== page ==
the scoop on ZMA? Does it work?
is a popular new supplement that claims to increase anabolic hormones
and strength in athletes. What is the evidence for these claims
of improving athletic performance and overall fitness?
does ZMA work?
is a combination of two essential dietary minerals (zinc and
maganesium) and vitamin B6. Zinc and magnesium are sometimes
not adequately supplied in the diet, while vitamin B6 generally
is. The zinc is in the chemical forms zinc methionine and
aspartate; the magnesium is in the aspartate form.
is no scientific evidence for any claim that ZMA has any effects
beyond those of taking equivalent amounts of zinc, magnesium
and vitamin B6 in any other form.
of these substances are healthy and thus the combination will
also be healthy so long as it is not overdosed.
Are there any side effects?
side effects can arise from taking too much (overdosage).
More than 50 mg daily often increases the need for dietary
copper; more than 100 mg daily might cause toxic symptoms.
More than 1000 mg daily might cause diarrhea.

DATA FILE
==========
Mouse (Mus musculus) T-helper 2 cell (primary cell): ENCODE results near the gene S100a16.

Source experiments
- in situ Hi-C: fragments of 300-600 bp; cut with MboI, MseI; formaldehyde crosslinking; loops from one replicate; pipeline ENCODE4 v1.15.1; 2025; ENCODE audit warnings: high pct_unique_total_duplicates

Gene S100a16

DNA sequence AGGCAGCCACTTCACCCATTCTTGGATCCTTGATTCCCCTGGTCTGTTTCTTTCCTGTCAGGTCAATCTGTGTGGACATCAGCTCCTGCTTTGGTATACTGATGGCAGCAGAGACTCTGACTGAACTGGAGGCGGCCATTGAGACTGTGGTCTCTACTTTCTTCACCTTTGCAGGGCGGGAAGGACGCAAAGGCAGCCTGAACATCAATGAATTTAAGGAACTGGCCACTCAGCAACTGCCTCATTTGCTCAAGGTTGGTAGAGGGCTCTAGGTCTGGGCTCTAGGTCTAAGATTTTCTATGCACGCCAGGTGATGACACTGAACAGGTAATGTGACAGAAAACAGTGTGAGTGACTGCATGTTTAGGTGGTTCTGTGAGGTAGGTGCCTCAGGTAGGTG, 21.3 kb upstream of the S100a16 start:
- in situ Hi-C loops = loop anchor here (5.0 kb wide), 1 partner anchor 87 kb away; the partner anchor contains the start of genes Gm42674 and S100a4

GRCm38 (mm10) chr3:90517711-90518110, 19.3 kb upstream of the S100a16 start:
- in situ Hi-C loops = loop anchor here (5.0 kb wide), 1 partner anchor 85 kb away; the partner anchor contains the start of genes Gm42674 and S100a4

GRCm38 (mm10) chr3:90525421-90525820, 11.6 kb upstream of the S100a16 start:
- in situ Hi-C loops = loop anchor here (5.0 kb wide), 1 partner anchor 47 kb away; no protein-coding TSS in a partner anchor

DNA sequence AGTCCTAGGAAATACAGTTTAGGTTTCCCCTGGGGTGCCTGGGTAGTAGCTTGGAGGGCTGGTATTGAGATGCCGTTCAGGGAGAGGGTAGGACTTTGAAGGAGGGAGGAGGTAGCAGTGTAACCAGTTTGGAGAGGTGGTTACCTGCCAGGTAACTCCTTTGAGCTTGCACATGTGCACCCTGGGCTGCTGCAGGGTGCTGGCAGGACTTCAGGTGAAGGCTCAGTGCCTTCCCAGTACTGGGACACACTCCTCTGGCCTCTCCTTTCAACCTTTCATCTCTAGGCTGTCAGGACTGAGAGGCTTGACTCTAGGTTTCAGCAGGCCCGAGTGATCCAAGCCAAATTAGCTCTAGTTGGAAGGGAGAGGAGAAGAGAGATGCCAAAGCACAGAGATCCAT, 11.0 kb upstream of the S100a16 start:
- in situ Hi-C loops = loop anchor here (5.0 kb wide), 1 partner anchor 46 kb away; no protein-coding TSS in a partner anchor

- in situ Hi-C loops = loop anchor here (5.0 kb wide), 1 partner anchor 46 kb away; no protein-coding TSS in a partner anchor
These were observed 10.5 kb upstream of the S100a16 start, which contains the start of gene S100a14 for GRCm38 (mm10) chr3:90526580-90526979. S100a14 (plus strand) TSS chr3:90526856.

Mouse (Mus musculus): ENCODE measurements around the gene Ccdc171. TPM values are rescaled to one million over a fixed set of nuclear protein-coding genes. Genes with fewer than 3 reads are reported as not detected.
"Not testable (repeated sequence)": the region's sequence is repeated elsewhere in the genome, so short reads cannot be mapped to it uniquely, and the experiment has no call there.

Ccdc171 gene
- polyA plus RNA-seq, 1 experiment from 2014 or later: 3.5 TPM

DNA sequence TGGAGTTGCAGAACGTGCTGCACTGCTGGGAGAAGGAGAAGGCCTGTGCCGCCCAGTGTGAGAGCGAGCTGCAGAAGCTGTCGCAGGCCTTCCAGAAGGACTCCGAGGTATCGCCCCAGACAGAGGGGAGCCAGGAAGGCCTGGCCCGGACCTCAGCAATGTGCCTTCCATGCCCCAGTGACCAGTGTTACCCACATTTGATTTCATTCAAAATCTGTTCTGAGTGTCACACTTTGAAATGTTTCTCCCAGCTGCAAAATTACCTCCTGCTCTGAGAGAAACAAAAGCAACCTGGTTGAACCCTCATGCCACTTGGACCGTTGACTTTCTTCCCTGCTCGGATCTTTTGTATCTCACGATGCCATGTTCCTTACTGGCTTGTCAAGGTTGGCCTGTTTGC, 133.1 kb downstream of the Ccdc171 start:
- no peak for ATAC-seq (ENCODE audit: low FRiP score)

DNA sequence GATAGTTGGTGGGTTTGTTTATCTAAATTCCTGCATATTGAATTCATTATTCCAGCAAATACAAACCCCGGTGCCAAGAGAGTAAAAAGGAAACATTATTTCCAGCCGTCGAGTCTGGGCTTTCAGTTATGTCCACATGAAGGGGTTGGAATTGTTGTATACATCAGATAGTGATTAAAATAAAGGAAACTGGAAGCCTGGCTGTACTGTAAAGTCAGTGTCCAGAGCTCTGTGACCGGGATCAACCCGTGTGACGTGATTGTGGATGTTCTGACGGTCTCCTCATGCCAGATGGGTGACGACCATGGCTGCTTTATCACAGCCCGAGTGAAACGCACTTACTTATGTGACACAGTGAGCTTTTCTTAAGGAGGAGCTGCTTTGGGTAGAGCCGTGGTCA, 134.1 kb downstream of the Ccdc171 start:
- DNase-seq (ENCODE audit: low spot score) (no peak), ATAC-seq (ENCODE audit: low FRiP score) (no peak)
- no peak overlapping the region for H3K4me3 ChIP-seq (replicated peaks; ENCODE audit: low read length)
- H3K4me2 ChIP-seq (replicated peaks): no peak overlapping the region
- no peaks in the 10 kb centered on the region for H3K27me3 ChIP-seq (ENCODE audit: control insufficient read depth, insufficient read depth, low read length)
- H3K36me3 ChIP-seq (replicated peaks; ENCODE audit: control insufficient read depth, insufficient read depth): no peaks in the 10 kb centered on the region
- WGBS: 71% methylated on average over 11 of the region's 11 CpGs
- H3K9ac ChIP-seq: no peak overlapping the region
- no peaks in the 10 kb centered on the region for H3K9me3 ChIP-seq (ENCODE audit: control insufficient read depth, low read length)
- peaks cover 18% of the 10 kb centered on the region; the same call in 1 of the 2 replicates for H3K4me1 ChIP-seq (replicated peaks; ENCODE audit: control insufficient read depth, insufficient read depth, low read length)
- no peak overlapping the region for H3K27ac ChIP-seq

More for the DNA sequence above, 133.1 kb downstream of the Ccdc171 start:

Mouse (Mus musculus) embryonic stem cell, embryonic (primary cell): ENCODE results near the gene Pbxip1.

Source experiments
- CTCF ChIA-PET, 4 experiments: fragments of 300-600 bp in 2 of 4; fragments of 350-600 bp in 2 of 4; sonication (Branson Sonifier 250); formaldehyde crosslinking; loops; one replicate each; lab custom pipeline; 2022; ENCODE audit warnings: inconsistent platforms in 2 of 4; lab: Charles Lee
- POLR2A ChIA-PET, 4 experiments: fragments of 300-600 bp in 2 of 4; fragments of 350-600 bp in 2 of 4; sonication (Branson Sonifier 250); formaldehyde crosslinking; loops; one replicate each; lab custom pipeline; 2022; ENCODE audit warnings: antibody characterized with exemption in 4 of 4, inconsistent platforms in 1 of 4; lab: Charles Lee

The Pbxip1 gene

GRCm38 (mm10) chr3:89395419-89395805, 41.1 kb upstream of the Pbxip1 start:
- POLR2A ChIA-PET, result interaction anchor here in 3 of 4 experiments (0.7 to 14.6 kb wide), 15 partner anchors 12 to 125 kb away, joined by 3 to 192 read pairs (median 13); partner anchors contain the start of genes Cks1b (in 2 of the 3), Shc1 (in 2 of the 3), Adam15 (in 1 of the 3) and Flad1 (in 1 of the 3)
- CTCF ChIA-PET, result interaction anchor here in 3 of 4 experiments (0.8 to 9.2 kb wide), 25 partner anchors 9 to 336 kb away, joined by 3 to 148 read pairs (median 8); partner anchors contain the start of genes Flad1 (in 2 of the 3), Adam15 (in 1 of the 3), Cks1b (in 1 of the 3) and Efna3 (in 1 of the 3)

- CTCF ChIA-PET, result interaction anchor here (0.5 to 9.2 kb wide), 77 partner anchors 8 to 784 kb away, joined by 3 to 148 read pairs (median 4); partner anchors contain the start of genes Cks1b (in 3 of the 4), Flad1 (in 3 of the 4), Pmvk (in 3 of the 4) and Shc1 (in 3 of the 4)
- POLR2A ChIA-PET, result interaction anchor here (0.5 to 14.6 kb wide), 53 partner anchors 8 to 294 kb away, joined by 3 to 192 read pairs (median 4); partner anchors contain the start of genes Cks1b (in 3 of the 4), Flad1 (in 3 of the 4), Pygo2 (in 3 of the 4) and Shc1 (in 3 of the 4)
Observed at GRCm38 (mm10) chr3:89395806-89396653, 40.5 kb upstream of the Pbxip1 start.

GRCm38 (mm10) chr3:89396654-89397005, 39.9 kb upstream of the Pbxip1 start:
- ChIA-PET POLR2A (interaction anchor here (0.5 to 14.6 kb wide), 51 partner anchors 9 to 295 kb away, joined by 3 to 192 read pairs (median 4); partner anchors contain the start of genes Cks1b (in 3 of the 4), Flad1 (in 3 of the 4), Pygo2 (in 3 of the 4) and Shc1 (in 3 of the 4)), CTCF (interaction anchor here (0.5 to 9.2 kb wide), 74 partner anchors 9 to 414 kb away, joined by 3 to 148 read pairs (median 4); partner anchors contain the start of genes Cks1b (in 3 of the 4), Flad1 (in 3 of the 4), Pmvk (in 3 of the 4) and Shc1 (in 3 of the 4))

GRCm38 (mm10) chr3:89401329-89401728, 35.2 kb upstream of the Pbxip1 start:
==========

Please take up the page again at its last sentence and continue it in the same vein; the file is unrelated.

B6: More than 200 mg per day may lead to peripheral neuropathy
(nerve pain in the extremities).
What else do I need to know about ZMA?
study claiming that ZMA increases anabolic hormones and strength
in athletes was conducted by L. R. Brilla, Western Washington
University, Bellingham, WA, and V. Conte, BALCO Laboratories,
their results show statistically significant differences between
the ZMA and placebo groups following 8 weeks of intensive
training (higher testosterone levels and greater increases
in strength) -- the study was significantly flawed.
beginning levels of zinc and magnesium in these athletes'
blood were already low. (Average serum zinc was 0.82 mcg/ml;
deficiency threshold is 0.7 mcg/ml. Average serum magnesium
was 19.6 mcg/dl; deficiency threshold is 16 mcg/dl.)
exercise raises the body's need for zinc in a variety of ways.
The fact that levels of zinc and magnesium dropped in the
control groups' blood (to 0.8 mcg/ml of zinc and 18.0 mcg/dl
of magnesium) shows that the increased exercise had this expected
both groups needed more of these essential minerals, probably
even before the intensive training, but only one group got
happened here can be understood if one thinks about the normal
diet eaten by "members of the University football team" (the
study's subjects). Their diet is probably low in zinc, magnesium
and B6, if not actually deficient -- which is probably true
for most unsupplemented people in the US. High protein intake
(undoubtedly consumed by these football players) increases
the need for B6, and zinc is particularly important for protein
details of Tom's critique of this study, together with abstracts
of his own sources of information, can be found on the LEF
Paul Wakfer (was Tom Matthews)